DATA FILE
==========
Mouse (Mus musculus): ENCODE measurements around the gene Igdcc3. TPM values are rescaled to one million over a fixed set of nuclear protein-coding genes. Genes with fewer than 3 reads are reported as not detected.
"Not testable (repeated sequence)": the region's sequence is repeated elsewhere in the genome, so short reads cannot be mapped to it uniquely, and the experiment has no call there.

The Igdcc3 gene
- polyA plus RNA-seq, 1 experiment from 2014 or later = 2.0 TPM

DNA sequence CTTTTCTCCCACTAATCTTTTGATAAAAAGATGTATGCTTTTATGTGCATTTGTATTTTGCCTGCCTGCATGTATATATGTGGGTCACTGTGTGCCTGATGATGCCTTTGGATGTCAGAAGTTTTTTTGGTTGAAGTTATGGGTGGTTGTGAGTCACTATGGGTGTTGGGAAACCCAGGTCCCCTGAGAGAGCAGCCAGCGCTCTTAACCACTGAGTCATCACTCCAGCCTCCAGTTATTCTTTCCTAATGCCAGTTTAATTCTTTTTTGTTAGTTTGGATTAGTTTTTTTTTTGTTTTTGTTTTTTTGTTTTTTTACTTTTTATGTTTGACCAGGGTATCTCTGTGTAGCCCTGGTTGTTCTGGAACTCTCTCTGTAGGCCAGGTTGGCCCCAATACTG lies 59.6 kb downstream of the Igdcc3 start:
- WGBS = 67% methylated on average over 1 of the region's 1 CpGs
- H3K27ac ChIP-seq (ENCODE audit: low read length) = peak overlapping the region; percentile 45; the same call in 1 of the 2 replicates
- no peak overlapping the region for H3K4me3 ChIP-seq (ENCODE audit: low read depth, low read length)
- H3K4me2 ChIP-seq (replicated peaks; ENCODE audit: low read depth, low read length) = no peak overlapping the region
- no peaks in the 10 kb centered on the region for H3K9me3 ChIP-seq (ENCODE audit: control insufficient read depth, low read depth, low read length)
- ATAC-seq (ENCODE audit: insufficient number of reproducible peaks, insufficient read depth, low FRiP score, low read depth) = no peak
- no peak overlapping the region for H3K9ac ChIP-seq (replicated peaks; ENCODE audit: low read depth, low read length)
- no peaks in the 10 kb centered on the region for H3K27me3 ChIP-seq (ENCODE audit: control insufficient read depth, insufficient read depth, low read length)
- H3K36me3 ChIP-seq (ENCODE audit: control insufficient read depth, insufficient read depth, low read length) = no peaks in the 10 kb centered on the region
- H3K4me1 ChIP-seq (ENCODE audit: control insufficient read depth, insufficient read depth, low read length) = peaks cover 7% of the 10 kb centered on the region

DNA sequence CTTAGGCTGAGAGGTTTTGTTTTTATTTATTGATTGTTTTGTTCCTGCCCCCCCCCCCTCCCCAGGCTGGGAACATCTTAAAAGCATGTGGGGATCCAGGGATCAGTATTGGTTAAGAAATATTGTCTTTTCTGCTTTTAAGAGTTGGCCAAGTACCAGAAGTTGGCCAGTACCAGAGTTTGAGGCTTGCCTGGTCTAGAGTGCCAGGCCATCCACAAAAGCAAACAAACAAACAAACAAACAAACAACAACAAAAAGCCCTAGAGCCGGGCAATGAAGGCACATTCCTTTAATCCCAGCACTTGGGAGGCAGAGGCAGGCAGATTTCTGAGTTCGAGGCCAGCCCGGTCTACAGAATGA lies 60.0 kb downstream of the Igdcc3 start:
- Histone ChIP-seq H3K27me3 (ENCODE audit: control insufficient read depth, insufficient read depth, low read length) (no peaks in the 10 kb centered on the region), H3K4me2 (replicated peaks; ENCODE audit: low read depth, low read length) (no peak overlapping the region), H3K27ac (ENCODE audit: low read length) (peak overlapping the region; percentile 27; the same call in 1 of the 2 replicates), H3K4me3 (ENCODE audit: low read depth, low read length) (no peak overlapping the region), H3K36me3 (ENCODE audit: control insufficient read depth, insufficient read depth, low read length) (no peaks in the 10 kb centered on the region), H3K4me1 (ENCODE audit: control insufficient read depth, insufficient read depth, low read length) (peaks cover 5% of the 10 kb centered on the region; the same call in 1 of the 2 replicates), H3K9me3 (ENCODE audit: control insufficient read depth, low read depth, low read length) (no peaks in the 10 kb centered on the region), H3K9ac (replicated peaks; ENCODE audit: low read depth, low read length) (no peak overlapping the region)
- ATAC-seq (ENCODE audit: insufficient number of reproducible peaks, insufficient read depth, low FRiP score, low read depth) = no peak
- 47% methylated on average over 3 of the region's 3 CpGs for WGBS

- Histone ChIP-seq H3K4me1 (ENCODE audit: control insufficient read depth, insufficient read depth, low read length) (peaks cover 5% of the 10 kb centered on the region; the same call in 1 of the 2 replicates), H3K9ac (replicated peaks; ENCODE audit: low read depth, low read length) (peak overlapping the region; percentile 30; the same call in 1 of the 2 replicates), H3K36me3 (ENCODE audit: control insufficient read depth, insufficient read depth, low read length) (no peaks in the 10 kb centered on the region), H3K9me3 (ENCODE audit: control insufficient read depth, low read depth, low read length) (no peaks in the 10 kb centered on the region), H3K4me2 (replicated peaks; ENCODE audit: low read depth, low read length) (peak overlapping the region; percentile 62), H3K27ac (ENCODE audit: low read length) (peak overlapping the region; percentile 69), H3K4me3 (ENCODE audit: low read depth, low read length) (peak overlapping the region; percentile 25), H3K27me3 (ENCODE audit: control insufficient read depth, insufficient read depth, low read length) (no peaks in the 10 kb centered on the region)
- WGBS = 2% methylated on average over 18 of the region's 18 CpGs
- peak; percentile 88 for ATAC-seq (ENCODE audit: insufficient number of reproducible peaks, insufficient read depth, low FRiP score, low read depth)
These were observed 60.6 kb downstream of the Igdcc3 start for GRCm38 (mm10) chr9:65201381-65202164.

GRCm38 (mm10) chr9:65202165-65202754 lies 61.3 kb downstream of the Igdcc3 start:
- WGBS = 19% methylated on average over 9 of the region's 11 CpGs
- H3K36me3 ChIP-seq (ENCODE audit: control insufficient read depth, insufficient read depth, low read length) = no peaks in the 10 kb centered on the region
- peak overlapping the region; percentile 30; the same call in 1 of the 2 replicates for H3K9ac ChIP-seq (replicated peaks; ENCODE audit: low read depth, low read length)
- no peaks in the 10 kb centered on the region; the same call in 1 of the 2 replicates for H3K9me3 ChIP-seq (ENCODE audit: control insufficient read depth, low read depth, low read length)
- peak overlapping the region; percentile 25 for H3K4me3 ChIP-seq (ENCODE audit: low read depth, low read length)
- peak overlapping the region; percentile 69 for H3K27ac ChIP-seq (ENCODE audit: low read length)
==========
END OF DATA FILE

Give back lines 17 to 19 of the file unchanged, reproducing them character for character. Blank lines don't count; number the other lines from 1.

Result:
- Histone ChIP-seq H3K27me3 (ENCODE audit: control insufficient read depth, insufficient read depth, low read length) (no peaks in the 10 kb centered on the region), H3K4me2 (replicated peaks; ENCODE audit: low read depth, low read length) (no peak overlapping the region), H3K27ac (ENCODE audit: low read length) (peak overlapping the region; percentile 27; the same call in 1 of the 2 replicates), H3K4me3 (ENCODE audit: low read depth, low read length) (no peak overlapping the region), H3K36me3 (ENCODE audit: control insufficient read depth, insufficient read depth, low read length) (no peaks in the 10 kb centered on the region), H3K4me1 (ENCODE audit: control insufficient read depth, insufficient read depth, low read length) (peaks cover 5% of the 10 kb centered on the region; the same call in 1 of the 2 replicates), H3K9me3 (ENCODE audit: control insufficient read depth, low read depth, low read length) (no peaks in the 10 kb centered on the region), H3K9ac (replicated peaks; ENCODE audit: low read depth, low read length) (no peak overlapping the region)
- ATAC-seq (ENCODE audit: insufficient number of reproducible peaks, insufficient read depth, low FRiP score, low read depth) = no peak
- 47% methylated on average over 3 of the region's 3 CpGs for WGBS